Monday, February 19, 2007
Medical Reports: Reducing Radiation
For many cancer patients, radiation can be the worst part of treatment. The side effects are sometimes painful and the treatments take weeks. But, as 7's Diana Diaz shows us, there's a new procedure that's reducing radiation from weeks to days.
WSVN -- Two women, one day healthy the next facing the fight for their lives.
Angela D'Auria: "I was diagnosed with breast cancer in 2001."
MaryLou Culligan: "When you hear it for the very first time, I felt like the bottom fell out."
While they shared the same diagnosis, their treatments were much different.
Angela D'Auria: "I was very fatigued and tired all the time."
When Angela D'Auria got breast cancer six years ago, her only options were a lumpectomy, followed by chemotherapy and then six weeks of grueling radiation.
Angela D'Auria: "It's painful. It's something that's burning your skin."
Radiation not only took a toll on her body, all the time spent at treatments also took a toll on her personal life.
Angela D'Auria: "Probably because of that I lost my job."
Diana Diaz: "But early-stage breast cancer patients now have another option that can save their body and their time. A new treatment is reducing radiation from six weeks to just five days."
Dr. Ana Botero: "The main goal of the radiation is to prevent that the tumor doesn't come back."
The latest technique Dr. Ana Botero uses targets radiation on the actual tumor instead of the whole breast.
A catheter is implanted into the tumor site and then these tubes are attached, delivering radiation twice a day.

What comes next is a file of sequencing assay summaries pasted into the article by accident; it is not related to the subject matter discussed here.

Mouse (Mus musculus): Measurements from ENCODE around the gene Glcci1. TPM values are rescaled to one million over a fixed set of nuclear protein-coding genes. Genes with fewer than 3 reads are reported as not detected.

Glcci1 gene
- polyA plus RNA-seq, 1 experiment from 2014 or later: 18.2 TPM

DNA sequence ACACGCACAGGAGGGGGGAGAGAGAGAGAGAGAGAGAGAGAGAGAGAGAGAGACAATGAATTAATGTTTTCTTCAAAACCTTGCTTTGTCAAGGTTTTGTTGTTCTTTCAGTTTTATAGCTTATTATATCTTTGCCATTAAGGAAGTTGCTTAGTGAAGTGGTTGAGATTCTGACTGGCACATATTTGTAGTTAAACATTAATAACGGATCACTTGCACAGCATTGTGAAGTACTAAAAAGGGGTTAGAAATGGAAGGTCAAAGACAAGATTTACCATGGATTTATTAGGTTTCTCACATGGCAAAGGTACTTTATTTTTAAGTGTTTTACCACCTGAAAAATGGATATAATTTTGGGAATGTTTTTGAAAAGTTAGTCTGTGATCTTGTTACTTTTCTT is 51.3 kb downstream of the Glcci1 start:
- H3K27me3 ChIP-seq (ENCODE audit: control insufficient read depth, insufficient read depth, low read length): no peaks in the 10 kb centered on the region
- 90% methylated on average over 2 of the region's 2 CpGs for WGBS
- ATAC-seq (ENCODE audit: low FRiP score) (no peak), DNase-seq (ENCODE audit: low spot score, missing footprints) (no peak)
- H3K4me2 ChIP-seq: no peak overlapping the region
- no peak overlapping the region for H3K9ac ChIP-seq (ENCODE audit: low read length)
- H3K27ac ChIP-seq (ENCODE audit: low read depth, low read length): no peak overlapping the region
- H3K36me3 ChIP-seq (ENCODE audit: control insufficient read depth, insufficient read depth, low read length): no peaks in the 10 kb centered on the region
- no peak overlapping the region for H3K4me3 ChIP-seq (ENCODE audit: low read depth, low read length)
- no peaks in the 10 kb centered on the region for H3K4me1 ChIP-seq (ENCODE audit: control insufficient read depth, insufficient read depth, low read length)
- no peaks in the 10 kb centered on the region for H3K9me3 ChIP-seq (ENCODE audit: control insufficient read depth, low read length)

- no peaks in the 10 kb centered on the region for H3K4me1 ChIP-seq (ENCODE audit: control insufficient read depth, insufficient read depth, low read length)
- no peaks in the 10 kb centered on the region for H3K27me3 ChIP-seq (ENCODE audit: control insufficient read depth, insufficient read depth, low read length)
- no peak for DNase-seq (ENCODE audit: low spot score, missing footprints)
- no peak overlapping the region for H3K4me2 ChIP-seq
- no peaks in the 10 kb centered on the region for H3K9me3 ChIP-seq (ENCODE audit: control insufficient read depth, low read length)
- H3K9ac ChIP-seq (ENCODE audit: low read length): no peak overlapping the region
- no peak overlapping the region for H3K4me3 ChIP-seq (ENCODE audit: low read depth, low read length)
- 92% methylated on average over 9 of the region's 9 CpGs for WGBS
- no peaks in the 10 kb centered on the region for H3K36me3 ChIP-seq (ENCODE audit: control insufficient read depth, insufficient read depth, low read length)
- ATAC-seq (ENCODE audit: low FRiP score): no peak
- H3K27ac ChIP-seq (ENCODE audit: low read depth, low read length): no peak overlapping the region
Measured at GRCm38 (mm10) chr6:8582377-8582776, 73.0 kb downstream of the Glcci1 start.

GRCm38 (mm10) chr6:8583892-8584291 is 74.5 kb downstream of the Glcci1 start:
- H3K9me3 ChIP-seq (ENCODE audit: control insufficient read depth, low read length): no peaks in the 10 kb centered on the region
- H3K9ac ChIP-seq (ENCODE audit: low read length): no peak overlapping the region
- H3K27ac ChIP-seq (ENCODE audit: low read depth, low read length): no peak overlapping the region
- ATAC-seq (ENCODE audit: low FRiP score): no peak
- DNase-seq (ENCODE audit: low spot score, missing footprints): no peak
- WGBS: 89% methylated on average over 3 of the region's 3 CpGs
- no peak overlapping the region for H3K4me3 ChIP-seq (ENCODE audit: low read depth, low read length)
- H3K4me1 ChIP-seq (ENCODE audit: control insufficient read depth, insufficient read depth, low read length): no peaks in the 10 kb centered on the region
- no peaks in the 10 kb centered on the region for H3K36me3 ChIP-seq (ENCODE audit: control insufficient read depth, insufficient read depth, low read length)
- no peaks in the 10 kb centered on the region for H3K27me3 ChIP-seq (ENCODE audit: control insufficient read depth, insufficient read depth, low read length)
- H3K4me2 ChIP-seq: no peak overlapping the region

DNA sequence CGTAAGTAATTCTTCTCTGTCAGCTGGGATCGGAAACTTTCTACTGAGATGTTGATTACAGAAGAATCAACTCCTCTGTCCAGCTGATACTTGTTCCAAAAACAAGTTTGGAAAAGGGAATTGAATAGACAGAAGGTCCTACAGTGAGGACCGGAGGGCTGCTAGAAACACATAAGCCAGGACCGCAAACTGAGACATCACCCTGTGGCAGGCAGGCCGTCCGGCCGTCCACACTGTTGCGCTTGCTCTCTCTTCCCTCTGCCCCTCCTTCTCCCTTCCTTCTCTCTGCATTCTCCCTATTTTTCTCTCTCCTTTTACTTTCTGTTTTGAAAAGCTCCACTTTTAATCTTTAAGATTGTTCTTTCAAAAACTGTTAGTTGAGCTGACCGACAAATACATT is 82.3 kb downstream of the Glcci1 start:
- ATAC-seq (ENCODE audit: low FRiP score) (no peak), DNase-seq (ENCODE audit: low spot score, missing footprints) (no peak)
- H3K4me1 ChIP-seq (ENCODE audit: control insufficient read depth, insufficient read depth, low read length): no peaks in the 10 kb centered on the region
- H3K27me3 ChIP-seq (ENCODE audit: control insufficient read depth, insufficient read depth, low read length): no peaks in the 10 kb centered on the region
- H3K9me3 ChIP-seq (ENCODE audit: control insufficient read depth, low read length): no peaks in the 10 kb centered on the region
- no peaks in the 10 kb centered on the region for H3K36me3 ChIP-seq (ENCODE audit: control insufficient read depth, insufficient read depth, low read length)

Dr. Botero: "We deliver the radiation from the inside."
Patients can do everything they did before -- and, after five days, the catheter is simply removed.
MaryLou Culligan: "With the five days, it made it a lot more tolerable. Like it didn't seem so invasive."
Not only does it take less time, there aren't as many side effects.
Dr. Alejandra Perez: "The burning of the skin is less, and the fatigue that patients complain about ... you don't see that."
Something Mary Lou was grateful for -- she didn't have to give up any of the things she loves, like her weekly dancing.
Mary Lou: "I actually went dancing and didn't have a problem with it. I didn't miss a Wednesday in the whole thing."
She is now cancer free and her dance card is filled with all the people she cares about.
MaryLou: "It really went so quickly that I can't believe that it's already behind me."
Memorial Cancer Institute in Hollywood is also taking part of a huge nationwide clinical trial, comparing standard radiation with the partial breast therapy.
They hope to be able to offer it to more patients in the future.
FOR MORE INFORMATION:
Dr. Ana Botero
Memorial Cancer Institute